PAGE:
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ABOUT THE AUTHOR
Tony Hoagland
Tony Hoagland
Born on November 19, 1953, in Fort Bragg, North Carolina, Tony Hoagland...
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FURTHER READING
Poems About Breakups and Divorce
"To Speak of Woe That Is in Marriage"
by Robert Lowell
The Aeneid, Book IV, [So, you traitor]
by Virgil
A Book Of Music
by Jack Spicer
After Love
by Sara Teasdale
Apart (Les Séparés)
by Louis Simpson
Chaos Is the New Calm
by Wyn Cooper
Coming and Going
by Tony Hoagland
Company
by Karen Leona Anderson
Dear Miss Emily
by James Galvin
Donal Óg
by Isabella Augusta, Lady Gregory
Family Reunion
by Jeredith Merrin
Footprint on Your Heart
by Gary Lenhart
Good Night
by Wilhelm Müller
Heart's Needle
by W. D. Snodgrass
I May After Leaving You Walk Quickly or Even Run
by Matthea Harvey
Man and Wife
by Robert Lowell
Multiple Man: Guest-starring me & you
by Gary Jackson
One Art
by Elizabeth Bishop
Pleasure
by Katie Peterson
Provisional
by Catherine Bowman
Remember
by Christina Rossetti
Sita
by Jason Schneiderman
The Gift
by Sara Teasdale
The Primer
by Christina Davis
The Vampire Bride [I am come—I am come!]
by Henry Thomas Liddell
This Was Once a Love Poem
by Jane Hirshfield
To Earthward
by Robert Frost
When We Two Parted
by George Gordon Byron
Poems about Divorce
Coming and Going
by Tony Hoagland
Ebb
by Edna St. Vincent Millay
Failing and Flying
by Jack Gilbert
Family Reunion
by Jeredith Merrin
Good Night
by Wilhelm Müller
Hey Allen Ginsberg Where Have You Gone and What Would You Think of My Drugs?
by Rachel Zucker
Mag
by Carl Sandburg
Ring
by Melissa Stein
The World as Seen Through a Glass of Ice Water
by Dobby Gibson
Why should a foolish marriage vow
by John Dryden
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In Praise of Their Divorce

 
by Tony Hoagland

And when I heard about the divorce of my friends,
I couldn't help but be proud of them,

that man and that woman setting off in different directions,
like pilgrims in a proverb

—him to buy his very own toaster oven, 
her seeking a prescription for sleeping pills.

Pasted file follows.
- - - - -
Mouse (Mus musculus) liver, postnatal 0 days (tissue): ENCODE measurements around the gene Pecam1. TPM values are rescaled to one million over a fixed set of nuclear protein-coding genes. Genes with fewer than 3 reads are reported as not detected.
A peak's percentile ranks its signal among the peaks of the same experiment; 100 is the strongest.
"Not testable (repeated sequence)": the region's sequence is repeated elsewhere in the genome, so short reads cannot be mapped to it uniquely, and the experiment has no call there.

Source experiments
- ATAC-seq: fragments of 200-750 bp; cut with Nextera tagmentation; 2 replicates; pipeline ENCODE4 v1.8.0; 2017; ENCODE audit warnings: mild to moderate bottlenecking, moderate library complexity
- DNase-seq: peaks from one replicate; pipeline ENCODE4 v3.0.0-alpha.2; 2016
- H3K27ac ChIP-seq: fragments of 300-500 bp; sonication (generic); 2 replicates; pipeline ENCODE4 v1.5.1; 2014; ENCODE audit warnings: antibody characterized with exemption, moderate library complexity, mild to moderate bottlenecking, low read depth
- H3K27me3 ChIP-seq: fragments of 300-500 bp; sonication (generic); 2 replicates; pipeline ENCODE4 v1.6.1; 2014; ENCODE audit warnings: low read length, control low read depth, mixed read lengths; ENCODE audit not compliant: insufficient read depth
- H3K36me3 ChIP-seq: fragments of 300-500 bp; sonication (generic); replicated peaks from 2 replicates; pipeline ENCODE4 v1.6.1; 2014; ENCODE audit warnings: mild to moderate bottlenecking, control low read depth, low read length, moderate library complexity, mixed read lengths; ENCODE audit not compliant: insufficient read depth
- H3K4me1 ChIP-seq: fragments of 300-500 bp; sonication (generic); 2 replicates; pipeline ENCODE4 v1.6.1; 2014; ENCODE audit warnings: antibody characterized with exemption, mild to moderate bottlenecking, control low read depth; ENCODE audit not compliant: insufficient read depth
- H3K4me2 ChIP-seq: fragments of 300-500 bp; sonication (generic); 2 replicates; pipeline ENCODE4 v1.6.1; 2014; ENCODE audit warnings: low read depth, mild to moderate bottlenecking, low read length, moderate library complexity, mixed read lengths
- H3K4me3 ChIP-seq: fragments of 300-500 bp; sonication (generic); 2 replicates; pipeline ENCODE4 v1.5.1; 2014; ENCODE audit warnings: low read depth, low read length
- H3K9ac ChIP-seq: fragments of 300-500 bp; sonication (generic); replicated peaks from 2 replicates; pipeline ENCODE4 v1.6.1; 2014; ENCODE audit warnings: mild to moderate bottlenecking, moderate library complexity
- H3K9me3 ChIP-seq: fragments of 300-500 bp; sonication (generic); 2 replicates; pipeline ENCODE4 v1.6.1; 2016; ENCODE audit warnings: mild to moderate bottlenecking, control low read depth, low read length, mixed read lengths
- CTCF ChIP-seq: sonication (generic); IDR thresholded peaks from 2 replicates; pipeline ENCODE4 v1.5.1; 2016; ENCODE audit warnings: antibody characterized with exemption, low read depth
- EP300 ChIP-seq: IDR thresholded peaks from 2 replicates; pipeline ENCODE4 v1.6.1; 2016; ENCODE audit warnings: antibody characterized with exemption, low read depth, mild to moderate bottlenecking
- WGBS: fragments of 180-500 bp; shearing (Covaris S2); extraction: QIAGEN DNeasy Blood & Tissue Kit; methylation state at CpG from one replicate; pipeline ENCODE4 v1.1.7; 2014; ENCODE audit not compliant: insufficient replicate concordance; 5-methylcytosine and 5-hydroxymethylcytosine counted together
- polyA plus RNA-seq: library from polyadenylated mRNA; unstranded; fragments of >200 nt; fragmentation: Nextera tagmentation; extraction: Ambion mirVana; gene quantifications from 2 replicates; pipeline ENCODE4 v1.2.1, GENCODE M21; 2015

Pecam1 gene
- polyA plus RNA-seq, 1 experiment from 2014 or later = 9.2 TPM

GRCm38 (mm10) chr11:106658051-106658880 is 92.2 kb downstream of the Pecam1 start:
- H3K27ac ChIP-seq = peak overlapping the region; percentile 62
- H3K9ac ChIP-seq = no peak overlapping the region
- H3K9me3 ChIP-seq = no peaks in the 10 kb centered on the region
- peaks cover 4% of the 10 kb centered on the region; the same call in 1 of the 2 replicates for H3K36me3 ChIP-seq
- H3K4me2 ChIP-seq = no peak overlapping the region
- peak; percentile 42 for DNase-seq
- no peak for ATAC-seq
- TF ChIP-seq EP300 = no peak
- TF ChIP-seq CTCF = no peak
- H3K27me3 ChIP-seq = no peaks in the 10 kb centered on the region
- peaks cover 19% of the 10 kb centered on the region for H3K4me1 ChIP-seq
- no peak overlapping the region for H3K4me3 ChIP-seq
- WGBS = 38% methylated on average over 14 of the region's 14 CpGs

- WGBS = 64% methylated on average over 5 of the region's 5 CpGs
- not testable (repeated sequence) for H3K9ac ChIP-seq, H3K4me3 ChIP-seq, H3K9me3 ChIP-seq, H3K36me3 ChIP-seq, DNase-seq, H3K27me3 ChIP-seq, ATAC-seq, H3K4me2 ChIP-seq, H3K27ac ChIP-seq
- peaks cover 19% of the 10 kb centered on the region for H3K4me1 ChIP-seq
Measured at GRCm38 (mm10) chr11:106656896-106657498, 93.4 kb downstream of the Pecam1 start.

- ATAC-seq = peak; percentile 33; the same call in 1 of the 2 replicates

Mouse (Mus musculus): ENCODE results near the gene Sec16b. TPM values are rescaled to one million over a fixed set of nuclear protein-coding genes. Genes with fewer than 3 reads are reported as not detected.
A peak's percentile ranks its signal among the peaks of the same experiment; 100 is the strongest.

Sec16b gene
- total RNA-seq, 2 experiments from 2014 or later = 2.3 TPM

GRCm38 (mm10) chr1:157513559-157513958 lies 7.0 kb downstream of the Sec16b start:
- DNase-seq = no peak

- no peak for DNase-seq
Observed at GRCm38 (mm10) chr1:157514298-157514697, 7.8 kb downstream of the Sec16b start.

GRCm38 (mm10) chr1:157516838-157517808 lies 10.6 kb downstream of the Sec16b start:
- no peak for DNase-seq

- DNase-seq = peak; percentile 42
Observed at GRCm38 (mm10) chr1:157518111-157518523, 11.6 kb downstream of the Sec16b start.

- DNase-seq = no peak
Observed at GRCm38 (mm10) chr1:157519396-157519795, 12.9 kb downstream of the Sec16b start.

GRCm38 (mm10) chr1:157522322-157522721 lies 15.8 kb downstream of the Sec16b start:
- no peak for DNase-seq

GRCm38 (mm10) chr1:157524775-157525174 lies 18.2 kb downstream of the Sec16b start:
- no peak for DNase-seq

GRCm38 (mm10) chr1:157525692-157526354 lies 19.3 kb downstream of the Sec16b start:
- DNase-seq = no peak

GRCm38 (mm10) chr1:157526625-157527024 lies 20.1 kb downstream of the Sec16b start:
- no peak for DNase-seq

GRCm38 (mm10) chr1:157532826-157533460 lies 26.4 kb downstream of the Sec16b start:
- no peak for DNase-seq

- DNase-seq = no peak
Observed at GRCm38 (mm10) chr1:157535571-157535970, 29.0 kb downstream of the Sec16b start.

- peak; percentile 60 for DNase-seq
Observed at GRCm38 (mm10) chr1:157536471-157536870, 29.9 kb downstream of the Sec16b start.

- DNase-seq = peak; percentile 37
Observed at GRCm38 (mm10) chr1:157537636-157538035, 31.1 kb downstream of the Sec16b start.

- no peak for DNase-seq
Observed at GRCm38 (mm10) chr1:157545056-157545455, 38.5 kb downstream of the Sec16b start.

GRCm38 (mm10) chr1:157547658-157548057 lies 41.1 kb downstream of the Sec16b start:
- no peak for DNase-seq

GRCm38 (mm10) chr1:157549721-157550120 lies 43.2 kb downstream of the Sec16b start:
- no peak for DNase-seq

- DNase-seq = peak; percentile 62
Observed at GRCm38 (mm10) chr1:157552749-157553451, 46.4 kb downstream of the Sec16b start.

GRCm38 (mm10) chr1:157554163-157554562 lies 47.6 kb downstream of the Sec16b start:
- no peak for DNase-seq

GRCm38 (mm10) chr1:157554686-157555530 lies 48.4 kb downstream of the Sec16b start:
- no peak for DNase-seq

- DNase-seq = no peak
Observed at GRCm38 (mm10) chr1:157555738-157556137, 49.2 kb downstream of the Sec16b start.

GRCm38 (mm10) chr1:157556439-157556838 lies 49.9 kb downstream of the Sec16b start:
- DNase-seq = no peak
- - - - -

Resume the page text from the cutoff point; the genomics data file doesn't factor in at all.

Let us keep in mind the hidden forces
which had struggled underground for years

to push their way to the surface—and that finally did, 
cracking the crust, moving the plates of earth apart,

releasing the pent-up energy required
for them to rent their own apartments,

for her to join the softball league for single mothers
for him to read George the Giraffe over his speakerphone

at bedtime to the six-year-old.

The bible says, Be fruitful and multiply

but is it not also fruitful to subtract and to divide?
Because if marriage is a kind of womb, 

divorce is the being born again;
alimony is the placenta one of them will eat;

loneliness is the name of the wet-nurse;
regret is the elementary school;

endurance is the graduation.
So do not say that they are splattered like dropped lasagna

or dead in the head-on collision of clichés
or nailed on the cross of their competing narratives.

What is taken apart is not utterly demolished.
It is like a great mysterious egg in Kansas

that has cracked and hatched two big bewildered birds.
It is two spaceships coming out of retirement,

flying away from their dead world,
the burning booster rocket of divorce
                                 falling off behind them, 

the bystanders pointing at the sky and saying, Look.






From Unincorporated Persons in the Late Honda Dynasty. Copyright © 2010 by Tony Hoagland. Used with permission of Graywolf Press.
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